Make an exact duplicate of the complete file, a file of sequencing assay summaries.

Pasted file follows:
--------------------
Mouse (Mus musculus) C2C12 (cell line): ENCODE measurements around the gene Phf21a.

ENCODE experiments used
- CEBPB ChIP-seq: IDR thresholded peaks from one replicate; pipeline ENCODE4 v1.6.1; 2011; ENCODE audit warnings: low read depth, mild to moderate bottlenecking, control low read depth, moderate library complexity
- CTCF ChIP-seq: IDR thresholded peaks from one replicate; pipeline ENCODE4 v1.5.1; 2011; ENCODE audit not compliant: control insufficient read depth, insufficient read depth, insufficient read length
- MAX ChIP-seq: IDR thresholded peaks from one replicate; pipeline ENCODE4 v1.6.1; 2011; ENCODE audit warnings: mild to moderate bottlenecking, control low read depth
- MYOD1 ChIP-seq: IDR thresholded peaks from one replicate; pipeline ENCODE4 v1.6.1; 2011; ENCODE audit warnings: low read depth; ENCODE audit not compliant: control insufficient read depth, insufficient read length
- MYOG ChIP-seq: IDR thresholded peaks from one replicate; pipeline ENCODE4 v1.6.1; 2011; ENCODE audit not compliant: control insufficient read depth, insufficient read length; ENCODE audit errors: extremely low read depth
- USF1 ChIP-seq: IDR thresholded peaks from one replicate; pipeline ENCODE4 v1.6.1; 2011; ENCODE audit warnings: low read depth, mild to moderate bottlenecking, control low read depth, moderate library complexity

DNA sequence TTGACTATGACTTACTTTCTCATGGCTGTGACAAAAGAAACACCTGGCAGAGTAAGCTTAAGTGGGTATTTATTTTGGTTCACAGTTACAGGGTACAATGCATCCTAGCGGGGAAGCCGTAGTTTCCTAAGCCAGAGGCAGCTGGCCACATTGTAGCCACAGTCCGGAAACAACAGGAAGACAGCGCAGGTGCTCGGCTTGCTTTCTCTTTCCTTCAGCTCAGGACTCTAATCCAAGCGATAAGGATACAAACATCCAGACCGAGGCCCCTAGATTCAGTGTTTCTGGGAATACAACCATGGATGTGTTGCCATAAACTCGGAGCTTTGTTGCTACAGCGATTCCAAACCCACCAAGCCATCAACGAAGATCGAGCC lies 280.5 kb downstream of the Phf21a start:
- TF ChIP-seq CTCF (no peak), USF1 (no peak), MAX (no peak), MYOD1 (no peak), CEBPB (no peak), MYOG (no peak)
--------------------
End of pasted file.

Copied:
Mouse (Mus musculus) C2C12 (cell line): ENCODE measurements around the gene Phf21a.

ENCODE experiments used
- CEBPB ChIP-seq: IDR thresholded peaks from one replicate; pipeline ENCODE4 v1.6.1; 2011; ENCODE audit warnings: low read depth, mild to moderate bottlenecking, control low read depth, moderate library complexity
- CTCF ChIP-seq: IDR thresholded peaks from one replicate; pipeline ENCODE4 v1.5.1; 2011; ENCODE audit not compliant: control insufficient read depth, insufficient read depth, insufficient read length
- MAX ChIP-seq: IDR thresholded peaks from one replicate; pipeline ENCODE4 v1.6.1; 2011; ENCODE audit warnings: mild to moderate bottlenecking, control low read depth
- MYOD1 ChIP-seq: IDR thresholded peaks from one replicate; pipeline ENCODE4 v1.6.1; 2011; ENCODE audit warnings: low read depth; ENCODE audit not compliant: control insufficient read depth, insufficient read length
- MYOG ChIP-seq: IDR thresholded peaks from one replicate; pipeline ENCODE4 v1.6.1; 2011; ENCODE audit not compliant: control insufficient read depth, insufficient read length; ENCODE audit errors: extremely low read depth
- USF1 ChIP-seq: IDR thresholded peaks from one replicate; pipeline ENCODE4 v1.6.1; 2011; ENCODE audit warnings: low read depth, mild to moderate bottlenecking, control low read depth, moderate library complexity

DNA sequence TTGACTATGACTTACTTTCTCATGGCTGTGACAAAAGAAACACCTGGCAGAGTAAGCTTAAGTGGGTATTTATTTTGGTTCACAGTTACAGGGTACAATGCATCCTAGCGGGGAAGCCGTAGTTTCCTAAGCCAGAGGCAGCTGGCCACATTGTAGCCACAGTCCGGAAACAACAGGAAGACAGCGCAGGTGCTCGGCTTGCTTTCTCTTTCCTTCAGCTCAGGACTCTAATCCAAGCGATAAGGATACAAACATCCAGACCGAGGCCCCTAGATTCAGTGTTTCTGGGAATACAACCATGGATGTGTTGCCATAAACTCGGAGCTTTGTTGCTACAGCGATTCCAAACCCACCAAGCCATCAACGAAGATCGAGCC lies 280.5 kb downstream of the Phf21a start:
- TF ChIP-seq CTCF (no peak), USF1 (no peak), MAX (no peak), MYOD1 (no peak), CEBPB (no peak), MYOG (no peak)